Gauteng / 22 January 2015, 10:57am / Nontobeko Mtshali
Johannesburg - Financial aid that was supposed to help finance poor student’s studies at Wits University last year has been converted into loans, preventing the students from continuing with their studies.
As a result, the students are angry and their leaders say there is no telling what havoc will be unleashed if student protest action continues because of this.
On Wednesday afternoon, students protested at the main Braamfontein campus, accusing the university’s management of marginalising the poor and vulnerable.
The university’s vice-chancellor, Professor Adam Habib accepted the students’ memorandum.
In a nutshell, the issue centres on the shortfall in National Student Financial Aid Scheme (NSFAS) funding.
More than 800 NSFAS-funded students are carrying over “debt” from last year’s unpaid study fees and in addition to this, they cannot register this year because they cannot afford to pay the R9 300 fee upfront – an amount that was also supposed to be covered by the NSFAS.
The university had tried to meet the students halfway and said NSFAS students could pay half of the fee for their registration to be processed.
But for many students, who applied for financial aid precisely because they are poor, even half the registration fee is unaffordable.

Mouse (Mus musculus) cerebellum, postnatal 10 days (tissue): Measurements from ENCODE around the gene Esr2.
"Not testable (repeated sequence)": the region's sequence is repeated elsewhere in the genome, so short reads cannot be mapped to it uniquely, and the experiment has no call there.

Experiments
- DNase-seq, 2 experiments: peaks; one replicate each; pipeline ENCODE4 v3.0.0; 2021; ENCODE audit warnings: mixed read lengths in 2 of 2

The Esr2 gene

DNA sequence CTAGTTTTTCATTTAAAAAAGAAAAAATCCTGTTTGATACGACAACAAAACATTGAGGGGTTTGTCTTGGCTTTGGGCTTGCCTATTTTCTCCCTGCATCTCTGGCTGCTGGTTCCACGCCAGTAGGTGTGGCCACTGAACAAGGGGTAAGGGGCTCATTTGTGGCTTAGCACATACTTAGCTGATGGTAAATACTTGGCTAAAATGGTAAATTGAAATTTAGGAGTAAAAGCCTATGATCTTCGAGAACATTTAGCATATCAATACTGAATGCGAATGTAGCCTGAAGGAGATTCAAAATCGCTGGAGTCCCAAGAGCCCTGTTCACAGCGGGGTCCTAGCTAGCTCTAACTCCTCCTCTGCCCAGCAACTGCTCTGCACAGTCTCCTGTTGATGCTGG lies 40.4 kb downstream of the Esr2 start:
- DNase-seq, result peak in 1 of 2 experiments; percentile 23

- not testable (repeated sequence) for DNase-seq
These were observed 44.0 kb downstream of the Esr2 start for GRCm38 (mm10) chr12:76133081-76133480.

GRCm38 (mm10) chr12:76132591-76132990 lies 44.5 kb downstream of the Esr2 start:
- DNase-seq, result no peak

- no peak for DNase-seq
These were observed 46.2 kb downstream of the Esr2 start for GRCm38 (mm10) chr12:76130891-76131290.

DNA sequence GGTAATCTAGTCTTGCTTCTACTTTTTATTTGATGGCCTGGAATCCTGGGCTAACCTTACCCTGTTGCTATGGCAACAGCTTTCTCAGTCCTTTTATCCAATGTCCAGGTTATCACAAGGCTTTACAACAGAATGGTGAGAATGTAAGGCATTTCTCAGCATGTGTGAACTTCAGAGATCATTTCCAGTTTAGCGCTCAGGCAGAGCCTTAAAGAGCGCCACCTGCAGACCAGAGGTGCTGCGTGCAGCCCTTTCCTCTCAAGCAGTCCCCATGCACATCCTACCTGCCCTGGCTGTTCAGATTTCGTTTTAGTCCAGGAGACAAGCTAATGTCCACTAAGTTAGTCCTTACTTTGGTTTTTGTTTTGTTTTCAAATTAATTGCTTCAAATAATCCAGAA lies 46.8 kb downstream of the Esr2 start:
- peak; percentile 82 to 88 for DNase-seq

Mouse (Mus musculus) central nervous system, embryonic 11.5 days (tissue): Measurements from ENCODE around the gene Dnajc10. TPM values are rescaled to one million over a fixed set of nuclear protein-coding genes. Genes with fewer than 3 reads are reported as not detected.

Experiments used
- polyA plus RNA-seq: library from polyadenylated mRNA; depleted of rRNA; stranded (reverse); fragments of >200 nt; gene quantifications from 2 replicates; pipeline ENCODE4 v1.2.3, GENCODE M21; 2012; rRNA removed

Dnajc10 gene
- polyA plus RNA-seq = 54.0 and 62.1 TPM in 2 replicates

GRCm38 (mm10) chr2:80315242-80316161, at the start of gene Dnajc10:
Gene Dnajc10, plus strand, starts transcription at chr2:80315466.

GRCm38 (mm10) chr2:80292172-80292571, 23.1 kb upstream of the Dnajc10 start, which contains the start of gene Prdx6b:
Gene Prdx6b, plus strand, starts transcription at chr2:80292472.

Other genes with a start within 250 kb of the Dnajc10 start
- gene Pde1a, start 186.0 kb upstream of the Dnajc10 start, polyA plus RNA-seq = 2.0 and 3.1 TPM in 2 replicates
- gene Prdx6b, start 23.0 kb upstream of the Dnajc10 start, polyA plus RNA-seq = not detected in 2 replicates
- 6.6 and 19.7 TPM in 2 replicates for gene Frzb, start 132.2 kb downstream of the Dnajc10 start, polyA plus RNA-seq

Habib admitted that the university took on more NSFAS students than there was available funding for.
The intake was based on a precedence set the previous years.
Due to a spate of violent protests across university campuses when the 2014 academic year started, NSFAS said universities including Wits could take on more students and additional money would be allocated later. The money was later provided. The same thing happened in 2013.
Wits took on 828 more students last year at a cost of R43.5 million, only to be later told by NSFAS that there was no money available for the additional students.
As it stands, these students cannot continue with their studies this year and because of the unpaid fees from last year, they are obliged to sign an acknowledgement of debt, legally binding them to cough up last year’s fees that were supposed to be paid by NSFAS.
At a media briefing yesterday following a meeting with the students’ leadership, Habib said he and the Wits chief financial officer met NSFAS executives earlier this month to discuss the problem.
“They said to us they’d look at the possibility of trying to assist and find us the money,” Habib said.
“It does look like some monies will be made available… we hope something like 50 percent. For the other 50 percent we will dip in and go to our council and ask our council to utilise the funds that it has and make up the remaining R23m”
NSFAS national spokesman Kagisho Mamabolo, however, said the scheme’s guidelines were clear in that they only paid out fees for students who had been accepted for funding and were in the system.
“Wits acknowledged that they created a problem because they broke the rules,” Mamabolo said.
“Wits is supposed to help clear these students’ debt so they can apply (for 2015 funding) properly and we’ll help them from there. We expect Wits to help those 828 students,” he said.